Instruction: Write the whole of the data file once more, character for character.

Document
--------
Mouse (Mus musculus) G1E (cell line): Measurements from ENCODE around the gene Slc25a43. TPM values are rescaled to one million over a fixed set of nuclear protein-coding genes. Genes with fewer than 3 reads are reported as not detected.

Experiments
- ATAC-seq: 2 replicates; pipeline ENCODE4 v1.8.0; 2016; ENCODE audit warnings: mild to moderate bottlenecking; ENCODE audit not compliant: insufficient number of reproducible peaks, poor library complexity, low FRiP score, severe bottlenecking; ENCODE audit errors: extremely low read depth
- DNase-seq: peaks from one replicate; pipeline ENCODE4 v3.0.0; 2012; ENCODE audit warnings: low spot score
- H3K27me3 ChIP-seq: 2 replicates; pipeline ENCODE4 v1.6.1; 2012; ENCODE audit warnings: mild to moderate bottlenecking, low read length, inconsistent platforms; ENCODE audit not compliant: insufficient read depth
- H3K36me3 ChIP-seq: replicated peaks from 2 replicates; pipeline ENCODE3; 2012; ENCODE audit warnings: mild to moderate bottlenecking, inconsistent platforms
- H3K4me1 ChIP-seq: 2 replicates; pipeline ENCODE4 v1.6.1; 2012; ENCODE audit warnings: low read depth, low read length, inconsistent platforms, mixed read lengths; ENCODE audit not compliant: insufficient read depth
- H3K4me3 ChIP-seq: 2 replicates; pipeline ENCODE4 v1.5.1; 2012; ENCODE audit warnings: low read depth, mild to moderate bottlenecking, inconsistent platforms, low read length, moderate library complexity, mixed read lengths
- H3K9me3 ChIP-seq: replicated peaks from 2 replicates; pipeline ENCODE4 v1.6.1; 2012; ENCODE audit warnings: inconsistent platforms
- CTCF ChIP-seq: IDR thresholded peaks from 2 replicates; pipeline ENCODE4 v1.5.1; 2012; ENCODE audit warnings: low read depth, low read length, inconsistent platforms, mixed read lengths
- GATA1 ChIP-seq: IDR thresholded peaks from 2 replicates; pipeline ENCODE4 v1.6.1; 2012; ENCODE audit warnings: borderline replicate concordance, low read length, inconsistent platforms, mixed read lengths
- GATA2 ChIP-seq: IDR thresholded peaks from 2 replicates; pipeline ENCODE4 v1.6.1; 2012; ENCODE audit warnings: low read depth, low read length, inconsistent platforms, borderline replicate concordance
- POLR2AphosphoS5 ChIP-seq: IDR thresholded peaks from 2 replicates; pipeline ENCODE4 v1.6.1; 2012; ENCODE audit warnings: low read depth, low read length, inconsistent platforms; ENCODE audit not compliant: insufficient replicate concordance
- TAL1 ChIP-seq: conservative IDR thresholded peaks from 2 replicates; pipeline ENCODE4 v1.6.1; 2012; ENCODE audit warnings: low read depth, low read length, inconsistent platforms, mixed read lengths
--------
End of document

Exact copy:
Mouse (Mus musculus) G1E (cell line): Measurements from ENCODE around the gene Slc25a43. TPM values are rescaled to one million over a fixed set of nuclear protein-coding genes. Genes with fewer than 3 reads are reported as not detected.

Experiments
- ATAC-seq: 2 replicates; pipeline ENCODE4 v1.8.0; 2016; ENCODE audit warnings: mild to moderate bottlenecking; ENCODE audit not compliant: insufficient number of reproducible peaks, poor library complexity, low FRiP score, severe bottlenecking; ENCODE audit errors: extremely low read depth
- DNase-seq: peaks from one replicate; pipeline ENCODE4 v3.0.0; 2012; ENCODE audit warnings: low spot score
- H3K27me3 ChIP-seq: 2 replicates; pipeline ENCODE4 v1.6.1; 2012; ENCODE audit warnings: mild to moderate bottlenecking, low read length, inconsistent platforms; ENCODE audit not compliant: insufficient read depth
- H3K36me3 ChIP-seq: replicated peaks from 2 replicates; pipeline ENCODE3; 2012; ENCODE audit warnings: mild to moderate bottlenecking, inconsistent platforms
- H3K4me1 ChIP-seq: 2 replicates; pipeline ENCODE4 v1.6.1; 2012; ENCODE audit warnings: low read depth, low read length, inconsistent platforms, mixed read lengths; ENCODE audit not compliant: insufficient read depth
- H3K4me3 ChIP-seq: 2 replicates; pipeline ENCODE4 v1.5.1; 2012; ENCODE audit warnings: low read depth, mild to moderate bottlenecking, inconsistent platforms, low read length, moderate library complexity, mixed read lengths
- H3K9me3 ChIP-seq: replicated peaks from 2 replicates; pipeline ENCODE4 v1.6.1; 2012; ENCODE audit warnings: inconsistent platforms
- CTCF ChIP-seq: IDR thresholded peaks from 2 replicates; pipeline ENCODE4 v1.5.1; 2012; ENCODE audit warnings: low read depth, low read length, inconsistent platforms, mixed read lengths
- GATA1 ChIP-seq: IDR thresholded peaks from 2 replicates; pipeline ENCODE4 v1.6.1; 2012; ENCODE audit warnings: borderline replicate concordance, low read length, inconsistent platforms, mixed read lengths
- GATA2 ChIP-seq: IDR thresholded peaks from 2 replicates; pipeline ENCODE4 v1.6.1; 2012; ENCODE audit warnings: low read depth, low read length, inconsistent platforms, borderline replicate concordance
- POLR2AphosphoS5 ChIP-seq: IDR thresholded peaks from 2 replicates; pipeline ENCODE4 v1.6.1; 2012; ENCODE audit warnings: low read depth, low read length, inconsistent platforms; ENCODE audit not compliant: insufficient replicate concordance
- TAL1 ChIP-seq: conservative IDR thresholded peaks from 2 replicates; pipeline ENCODE4 v1.6.1; 2012; ENCODE audit warnings: low read depth, low read length, inconsistent platforms, mixed read lengths